The EMU, located at the heart of campus, opened in 1950. Over the years, students have come here to rally, protest and speak out on current social and political issues. In the 1960s students gathered here to protest the Vietnam War and speak about civil rights.
After protests and negotiations with the UO administration, Black students formed the Black Student Union in 1966 to address racial discrimination on campus. They also advocated for Black Studies and hiring Black faculty. Those needs resurfaced in 2015 on the Black Student Task Force’s list of 13 demands.
The Black Student Union was the first student union to be recognized by the Associated Students of the UO (ASUO), followed by the Native American Student Union and many more.
In this same time period, Black students at Lane Community College founded the Black Student Union on their campus.
From 1968-1970 the Black Panther Party, which included both students and community members, was active on the UO campus. Howard Anderson was Captain and Ray Eaglin was General of Eugene’s Black Panthers.
The Black Panthers, part of the Black Power movement, was a “revolutionary organization with an ideology of Black nationalism, socialism and armed self-defense, particularly against police brutality,” according to the National Archive.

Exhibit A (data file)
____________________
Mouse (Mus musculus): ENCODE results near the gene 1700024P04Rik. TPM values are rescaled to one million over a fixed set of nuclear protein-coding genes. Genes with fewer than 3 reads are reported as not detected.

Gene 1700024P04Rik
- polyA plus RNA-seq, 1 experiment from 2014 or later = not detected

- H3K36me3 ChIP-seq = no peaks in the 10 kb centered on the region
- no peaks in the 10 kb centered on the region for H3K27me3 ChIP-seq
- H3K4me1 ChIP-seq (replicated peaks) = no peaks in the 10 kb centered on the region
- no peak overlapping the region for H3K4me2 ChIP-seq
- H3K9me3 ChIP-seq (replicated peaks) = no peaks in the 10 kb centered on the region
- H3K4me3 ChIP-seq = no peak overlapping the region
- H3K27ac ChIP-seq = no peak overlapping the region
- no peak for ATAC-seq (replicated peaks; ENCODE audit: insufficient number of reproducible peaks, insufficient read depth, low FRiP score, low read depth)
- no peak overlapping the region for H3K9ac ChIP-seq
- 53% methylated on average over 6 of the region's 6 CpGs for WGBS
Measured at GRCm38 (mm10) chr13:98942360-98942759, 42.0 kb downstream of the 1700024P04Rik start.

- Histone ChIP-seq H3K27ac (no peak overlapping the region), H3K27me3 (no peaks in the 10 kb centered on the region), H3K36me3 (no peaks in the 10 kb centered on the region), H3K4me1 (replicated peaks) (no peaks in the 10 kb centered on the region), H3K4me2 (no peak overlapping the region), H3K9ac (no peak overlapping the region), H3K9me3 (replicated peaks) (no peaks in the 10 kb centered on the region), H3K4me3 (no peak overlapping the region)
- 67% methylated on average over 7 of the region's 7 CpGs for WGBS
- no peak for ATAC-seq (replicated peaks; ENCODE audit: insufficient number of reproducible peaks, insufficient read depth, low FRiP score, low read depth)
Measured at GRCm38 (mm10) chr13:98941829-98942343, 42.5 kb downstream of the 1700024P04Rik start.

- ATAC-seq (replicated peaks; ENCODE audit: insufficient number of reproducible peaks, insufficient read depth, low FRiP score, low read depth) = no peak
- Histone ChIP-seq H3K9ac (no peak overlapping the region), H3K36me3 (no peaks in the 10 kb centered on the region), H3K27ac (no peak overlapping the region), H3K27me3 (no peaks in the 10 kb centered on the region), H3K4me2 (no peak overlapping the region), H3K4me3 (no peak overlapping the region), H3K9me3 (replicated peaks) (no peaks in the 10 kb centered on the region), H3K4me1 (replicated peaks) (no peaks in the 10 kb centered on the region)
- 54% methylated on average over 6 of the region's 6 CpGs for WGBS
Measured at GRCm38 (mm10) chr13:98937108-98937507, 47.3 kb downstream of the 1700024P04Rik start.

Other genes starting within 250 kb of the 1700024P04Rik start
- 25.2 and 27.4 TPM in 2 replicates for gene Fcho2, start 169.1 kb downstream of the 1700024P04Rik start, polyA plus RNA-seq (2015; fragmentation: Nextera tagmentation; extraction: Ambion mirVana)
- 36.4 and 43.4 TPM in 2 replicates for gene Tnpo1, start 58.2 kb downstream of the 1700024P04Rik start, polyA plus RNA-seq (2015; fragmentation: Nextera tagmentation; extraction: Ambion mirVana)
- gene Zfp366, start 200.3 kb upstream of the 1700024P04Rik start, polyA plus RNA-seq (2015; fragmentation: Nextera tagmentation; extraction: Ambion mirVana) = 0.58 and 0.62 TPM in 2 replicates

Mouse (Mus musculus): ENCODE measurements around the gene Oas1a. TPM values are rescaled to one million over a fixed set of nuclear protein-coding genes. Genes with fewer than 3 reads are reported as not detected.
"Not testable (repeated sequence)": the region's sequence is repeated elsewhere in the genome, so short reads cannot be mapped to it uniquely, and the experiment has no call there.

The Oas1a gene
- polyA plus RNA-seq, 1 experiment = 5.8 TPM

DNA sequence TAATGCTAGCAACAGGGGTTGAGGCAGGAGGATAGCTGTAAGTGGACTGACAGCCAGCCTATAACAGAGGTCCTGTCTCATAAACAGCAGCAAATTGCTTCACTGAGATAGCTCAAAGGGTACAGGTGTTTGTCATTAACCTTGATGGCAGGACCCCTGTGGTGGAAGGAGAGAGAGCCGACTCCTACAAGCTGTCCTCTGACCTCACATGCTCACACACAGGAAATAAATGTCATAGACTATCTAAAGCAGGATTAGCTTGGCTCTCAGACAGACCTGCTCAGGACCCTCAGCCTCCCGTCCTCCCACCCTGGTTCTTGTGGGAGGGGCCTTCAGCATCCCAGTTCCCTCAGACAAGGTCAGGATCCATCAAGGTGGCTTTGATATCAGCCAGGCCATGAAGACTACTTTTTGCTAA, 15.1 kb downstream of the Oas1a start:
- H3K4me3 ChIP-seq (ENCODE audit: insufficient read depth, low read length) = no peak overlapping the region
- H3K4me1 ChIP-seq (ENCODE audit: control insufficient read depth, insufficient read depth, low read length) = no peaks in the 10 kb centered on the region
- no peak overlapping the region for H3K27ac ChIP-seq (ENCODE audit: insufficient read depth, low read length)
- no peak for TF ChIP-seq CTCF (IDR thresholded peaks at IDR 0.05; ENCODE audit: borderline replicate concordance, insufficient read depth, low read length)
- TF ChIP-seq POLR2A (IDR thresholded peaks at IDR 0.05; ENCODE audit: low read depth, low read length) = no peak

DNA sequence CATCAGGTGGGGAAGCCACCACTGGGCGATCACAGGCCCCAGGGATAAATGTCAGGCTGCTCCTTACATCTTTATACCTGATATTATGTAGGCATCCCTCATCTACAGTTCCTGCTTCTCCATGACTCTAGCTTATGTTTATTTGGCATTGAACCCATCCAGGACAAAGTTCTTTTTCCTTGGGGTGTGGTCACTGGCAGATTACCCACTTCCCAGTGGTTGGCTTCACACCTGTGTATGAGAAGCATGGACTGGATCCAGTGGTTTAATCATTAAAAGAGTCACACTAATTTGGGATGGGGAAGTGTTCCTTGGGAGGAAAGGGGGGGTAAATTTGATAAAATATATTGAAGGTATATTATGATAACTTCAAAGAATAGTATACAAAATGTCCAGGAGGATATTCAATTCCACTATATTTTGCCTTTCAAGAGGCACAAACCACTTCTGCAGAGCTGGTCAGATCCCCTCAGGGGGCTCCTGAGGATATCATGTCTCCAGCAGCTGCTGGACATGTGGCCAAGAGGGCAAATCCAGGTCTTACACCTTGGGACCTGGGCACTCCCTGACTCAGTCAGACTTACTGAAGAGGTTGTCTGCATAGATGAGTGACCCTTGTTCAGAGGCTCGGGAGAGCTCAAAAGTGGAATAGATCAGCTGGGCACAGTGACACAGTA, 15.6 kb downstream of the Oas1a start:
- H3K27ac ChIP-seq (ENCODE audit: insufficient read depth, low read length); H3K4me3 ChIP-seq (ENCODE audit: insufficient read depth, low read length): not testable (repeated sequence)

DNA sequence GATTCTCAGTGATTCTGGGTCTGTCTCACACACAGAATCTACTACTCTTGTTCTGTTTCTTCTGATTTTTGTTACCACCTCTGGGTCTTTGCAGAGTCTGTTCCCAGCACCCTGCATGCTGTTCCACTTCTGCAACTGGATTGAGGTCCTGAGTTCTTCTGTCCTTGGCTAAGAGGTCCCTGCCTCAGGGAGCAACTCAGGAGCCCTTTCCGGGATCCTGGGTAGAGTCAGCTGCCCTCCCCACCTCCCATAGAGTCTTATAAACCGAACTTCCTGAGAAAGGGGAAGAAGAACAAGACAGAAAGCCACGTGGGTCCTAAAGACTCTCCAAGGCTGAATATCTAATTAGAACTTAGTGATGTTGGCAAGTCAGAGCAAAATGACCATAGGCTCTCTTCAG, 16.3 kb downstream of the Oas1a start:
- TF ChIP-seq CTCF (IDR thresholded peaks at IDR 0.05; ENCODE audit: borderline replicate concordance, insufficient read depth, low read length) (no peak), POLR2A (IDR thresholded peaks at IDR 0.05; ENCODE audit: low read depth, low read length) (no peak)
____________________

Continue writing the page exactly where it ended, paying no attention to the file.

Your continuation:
During the tumultuous late 1960s, Larry Carter (1936-2011), an award-winning UO Sociology professor and local civil rights advocate, helped work through tensions between the city of Eugene and the Black Panthers.
The demonstrations, protests and uprisings on campus were part of the broader local civil rights movement, sparked by the founding of the Eugene chapter of the Congress of Racial Equality (CORE) in 1963. CORE members demonstrated against racism, gathered data on incidents of police profiling, and tested job and housing listings for racial discrimination. Among CORE’s members were UO students and faculty and children of Eugene’s early Black families, including Sam Reynolds Jr., Lyllye Reynolds and Willie Mims.
The NAACP, a widely recognized organization that has worked for racial equality and social justice for over a century, established a chapter in the Eugene-Springfield area in 1976.
Directions to next location
Carefully cross E. 13th Ave. and turn left, heading west. Friendly Hall is on your right.